Student parliament prime minister Linden Crain and Karlie Simon, a member of General Amherst’s Gay-Straight Alliance (GSA) stand near a poster promoting the GSA and the Run for Rocky. General Amherst High School is teaming with Amherstburg Public School to hold a Run for Rocky 5K event April 26.

Karlie Simon, one of the five Grade 9 students in the General Amherst GSA, said the event will also showcase what GSA’s can do and promote what they are and how they help. She said people don’t have to be from the LGBTQ community to help out. Klundert added that the April 26 event will also show students who may not have come out yet that other students “have their back” and will make it more comfortable to let them be who they want to be at school.

The 5K run/walk will start next to the high school and proceed to Toddy Jones Park. It will then go down Dalhousie St. to Front Road South (near the Blue Haven Motel) before coming back. There will be food and music at the start/finish area.

“We’re keeping things to the sidewalks,” explained Scott, adding they don’t plan on asking for any road closures.

The event will run from 12:30-2 p.m. April 26.

According to the Run for Rocky website (www.runforrocky.com), “Run for Rocky was a charity run/walk that took place in Windsor, Ontario for five years which was inspired by Rocky Campana who passed away in 2012 after attempting to take his own life. The Campana Family, along with the Windsor Pride Community, Education and Resource Centre, wanted to share Rocky’s story. Through their collaboration, they have been able to fund GSAs in the local high school and post-secondary school systems, ensuring that parents, educators and youth have the knowledge and funding needed to help create Safe Schools, and creating a support system for youth in times of crisis. Rocky paved the path to make a difference while living, and the Run for Rocky Legacy Fund will continue to make a significant difference in his absence for years to come.”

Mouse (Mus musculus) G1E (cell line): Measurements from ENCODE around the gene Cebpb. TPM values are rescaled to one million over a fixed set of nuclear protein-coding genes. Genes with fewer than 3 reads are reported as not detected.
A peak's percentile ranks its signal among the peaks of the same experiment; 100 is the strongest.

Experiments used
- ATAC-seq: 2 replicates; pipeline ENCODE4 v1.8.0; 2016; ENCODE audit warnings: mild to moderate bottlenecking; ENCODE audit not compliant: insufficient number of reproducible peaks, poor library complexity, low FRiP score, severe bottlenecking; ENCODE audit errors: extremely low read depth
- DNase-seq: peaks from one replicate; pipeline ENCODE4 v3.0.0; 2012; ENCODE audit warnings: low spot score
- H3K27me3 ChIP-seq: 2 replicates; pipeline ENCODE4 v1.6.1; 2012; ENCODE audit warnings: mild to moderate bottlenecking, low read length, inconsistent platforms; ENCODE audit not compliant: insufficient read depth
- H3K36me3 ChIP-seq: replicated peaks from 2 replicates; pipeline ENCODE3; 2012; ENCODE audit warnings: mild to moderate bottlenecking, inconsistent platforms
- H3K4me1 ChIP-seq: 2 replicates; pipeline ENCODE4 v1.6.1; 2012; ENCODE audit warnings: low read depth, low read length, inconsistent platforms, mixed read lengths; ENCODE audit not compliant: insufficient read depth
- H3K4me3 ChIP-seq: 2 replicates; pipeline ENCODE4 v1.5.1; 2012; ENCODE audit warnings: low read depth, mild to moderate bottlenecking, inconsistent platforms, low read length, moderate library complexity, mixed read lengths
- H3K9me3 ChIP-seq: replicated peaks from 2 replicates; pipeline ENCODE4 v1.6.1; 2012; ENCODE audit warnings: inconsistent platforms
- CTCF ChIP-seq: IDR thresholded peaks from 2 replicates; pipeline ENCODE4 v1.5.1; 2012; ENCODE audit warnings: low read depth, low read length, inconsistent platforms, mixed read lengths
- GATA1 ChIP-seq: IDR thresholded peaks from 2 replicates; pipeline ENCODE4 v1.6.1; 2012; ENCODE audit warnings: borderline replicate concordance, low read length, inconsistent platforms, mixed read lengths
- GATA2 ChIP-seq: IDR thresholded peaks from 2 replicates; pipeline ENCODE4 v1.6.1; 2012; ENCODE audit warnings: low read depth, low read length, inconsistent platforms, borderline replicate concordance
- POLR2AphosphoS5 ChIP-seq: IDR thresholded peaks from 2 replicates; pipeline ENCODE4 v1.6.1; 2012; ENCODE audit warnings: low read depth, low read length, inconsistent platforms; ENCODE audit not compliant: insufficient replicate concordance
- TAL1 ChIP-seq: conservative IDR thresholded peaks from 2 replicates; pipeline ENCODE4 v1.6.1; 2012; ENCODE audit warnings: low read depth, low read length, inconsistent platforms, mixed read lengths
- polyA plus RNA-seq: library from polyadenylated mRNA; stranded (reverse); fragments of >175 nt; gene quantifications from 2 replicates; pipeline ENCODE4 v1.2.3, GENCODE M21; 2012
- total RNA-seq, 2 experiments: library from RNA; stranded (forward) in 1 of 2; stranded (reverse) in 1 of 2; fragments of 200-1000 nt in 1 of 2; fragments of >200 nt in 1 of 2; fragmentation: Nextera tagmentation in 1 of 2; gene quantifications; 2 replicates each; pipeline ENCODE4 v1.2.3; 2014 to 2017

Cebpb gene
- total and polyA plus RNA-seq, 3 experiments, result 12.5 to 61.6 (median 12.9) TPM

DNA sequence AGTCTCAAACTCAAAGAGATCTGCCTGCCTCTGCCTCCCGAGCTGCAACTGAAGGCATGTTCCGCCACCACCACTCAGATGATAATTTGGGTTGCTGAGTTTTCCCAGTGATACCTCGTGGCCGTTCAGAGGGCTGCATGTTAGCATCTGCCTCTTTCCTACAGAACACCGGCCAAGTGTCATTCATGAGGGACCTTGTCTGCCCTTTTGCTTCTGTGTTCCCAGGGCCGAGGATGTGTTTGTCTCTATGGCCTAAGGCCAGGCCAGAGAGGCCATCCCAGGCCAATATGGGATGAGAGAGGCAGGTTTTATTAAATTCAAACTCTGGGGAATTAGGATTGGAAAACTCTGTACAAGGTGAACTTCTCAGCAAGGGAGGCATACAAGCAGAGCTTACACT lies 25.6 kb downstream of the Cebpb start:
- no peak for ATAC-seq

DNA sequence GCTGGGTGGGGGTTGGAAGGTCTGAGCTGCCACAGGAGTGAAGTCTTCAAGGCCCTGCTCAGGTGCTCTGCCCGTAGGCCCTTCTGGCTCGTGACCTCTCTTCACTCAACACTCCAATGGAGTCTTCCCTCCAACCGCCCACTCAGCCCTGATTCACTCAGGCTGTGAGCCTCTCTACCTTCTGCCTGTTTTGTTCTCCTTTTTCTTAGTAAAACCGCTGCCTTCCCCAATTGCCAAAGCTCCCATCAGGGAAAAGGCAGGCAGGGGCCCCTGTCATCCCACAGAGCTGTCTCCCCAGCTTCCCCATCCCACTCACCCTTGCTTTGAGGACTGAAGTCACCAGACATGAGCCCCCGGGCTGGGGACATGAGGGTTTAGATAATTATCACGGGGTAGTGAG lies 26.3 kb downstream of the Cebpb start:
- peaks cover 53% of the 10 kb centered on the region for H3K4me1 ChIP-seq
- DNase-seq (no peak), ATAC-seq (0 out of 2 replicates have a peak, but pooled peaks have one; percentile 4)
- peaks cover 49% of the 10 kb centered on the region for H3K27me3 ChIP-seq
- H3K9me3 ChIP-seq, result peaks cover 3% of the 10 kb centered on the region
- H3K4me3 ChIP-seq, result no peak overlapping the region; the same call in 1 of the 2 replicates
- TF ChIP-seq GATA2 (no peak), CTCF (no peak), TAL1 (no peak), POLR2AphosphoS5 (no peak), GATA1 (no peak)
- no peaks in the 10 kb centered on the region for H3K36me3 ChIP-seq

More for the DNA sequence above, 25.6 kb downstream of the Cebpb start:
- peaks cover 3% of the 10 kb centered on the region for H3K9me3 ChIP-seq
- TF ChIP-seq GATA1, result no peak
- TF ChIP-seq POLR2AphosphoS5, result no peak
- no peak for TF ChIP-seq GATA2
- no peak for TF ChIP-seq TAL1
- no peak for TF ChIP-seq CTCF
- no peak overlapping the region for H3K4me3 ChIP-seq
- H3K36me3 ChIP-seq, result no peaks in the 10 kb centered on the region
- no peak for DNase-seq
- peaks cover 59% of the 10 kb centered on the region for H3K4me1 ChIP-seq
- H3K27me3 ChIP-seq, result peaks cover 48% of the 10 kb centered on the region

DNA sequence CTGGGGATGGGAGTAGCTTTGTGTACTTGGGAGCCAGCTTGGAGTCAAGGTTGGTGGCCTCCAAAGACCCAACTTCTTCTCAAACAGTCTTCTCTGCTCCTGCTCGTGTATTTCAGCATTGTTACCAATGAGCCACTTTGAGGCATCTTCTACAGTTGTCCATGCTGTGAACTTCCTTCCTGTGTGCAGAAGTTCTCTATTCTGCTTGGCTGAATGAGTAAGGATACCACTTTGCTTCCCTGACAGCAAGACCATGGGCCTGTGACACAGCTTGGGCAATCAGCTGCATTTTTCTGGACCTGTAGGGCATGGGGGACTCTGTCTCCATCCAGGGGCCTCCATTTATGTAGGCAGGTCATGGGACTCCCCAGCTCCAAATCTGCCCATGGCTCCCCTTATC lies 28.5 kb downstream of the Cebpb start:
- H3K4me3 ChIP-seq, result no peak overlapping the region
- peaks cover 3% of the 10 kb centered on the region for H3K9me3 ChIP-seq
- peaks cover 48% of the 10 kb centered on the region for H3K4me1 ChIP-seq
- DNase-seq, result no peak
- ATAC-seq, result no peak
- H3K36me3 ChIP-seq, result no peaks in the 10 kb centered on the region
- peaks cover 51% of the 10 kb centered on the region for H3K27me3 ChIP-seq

General Amherst student council throws Christmas party for Amherstburg Public

 

By Jolene Perron

 

General Amherst student council invited kindergarten classes from Amherstburg Public elementary school to their cafeteria where they set up a number of crafts and games for the children to partake in.

Both English and French classes came out and divided into groups, rotating through stations of cookie decorating, coloring, creating their own reindeer, singing Christmas carols and more.

Amherstburg Public School JK students and General Amherst students gathered for a Christmas party in the Amherst cafeteria last Friday morning.

“It’s kind of an annual thing we do every year and it demonstrates what Amherst has to offer at a younger age so they’re able to come here and kind of see the spirit we have and how welcoming we are,” said 2017-18 prime minister Linden Crain. “It’s great, I love all of them, they’re defiantly easy to get along with and they’re always entertained.”